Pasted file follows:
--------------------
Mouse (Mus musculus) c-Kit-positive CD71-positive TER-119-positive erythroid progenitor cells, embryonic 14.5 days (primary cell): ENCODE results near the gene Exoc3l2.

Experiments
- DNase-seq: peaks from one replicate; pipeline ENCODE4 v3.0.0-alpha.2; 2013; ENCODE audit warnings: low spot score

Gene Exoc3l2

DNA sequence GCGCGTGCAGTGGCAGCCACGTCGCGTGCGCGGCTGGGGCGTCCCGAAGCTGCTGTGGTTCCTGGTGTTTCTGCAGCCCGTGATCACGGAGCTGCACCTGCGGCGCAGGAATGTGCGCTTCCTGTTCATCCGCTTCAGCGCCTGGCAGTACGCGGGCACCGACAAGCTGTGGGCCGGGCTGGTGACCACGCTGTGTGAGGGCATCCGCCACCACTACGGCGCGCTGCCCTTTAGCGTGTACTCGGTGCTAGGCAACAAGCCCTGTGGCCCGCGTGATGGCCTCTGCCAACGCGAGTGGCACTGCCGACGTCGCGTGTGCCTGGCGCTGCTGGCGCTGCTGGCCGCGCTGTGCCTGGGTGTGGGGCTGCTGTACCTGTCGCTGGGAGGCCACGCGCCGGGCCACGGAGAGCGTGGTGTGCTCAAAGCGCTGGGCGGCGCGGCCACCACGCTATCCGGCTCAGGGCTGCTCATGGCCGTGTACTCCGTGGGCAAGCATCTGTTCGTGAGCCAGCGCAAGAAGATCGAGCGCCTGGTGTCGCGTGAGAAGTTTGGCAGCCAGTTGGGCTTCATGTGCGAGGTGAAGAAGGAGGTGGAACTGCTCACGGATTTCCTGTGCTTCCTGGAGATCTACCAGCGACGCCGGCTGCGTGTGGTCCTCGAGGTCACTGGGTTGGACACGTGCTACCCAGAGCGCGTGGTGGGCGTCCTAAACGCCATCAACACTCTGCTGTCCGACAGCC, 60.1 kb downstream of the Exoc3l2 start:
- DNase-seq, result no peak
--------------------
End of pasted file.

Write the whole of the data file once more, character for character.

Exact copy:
Mouse (Mus musculus) c-Kit-positive CD71-positive TER-119-positive erythroid progenitor cells, embryonic 14.5 days (primary cell): ENCODE results near the gene Exoc3l2.

Experiments
- DNase-seq: peaks from one replicate; pipeline ENCODE4 v3.0.0-alpha.2; 2013; ENCODE audit warnings: low spot score

Gene Exoc3l2

DNA sequence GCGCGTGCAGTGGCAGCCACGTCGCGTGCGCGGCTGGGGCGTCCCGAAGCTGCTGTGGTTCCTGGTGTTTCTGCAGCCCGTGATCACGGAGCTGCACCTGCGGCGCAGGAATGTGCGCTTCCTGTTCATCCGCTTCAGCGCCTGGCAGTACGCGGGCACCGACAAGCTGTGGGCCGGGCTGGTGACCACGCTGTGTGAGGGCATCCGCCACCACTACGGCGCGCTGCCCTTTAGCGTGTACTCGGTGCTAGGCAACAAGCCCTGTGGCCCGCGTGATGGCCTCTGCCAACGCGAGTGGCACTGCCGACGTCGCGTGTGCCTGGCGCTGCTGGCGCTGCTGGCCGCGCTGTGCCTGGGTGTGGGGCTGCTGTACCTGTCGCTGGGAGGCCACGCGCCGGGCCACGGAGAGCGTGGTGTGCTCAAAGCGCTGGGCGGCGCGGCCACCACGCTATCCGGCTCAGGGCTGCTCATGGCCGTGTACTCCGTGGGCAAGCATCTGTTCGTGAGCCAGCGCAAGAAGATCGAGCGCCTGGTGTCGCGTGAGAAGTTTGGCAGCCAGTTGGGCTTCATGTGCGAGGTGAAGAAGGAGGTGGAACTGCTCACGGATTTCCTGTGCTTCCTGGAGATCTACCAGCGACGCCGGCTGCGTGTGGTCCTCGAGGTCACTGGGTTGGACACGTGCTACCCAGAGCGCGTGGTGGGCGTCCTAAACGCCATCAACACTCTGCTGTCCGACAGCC, 60.1 kb downstream of the Exoc3l2 start:
- DNase-seq, result no peak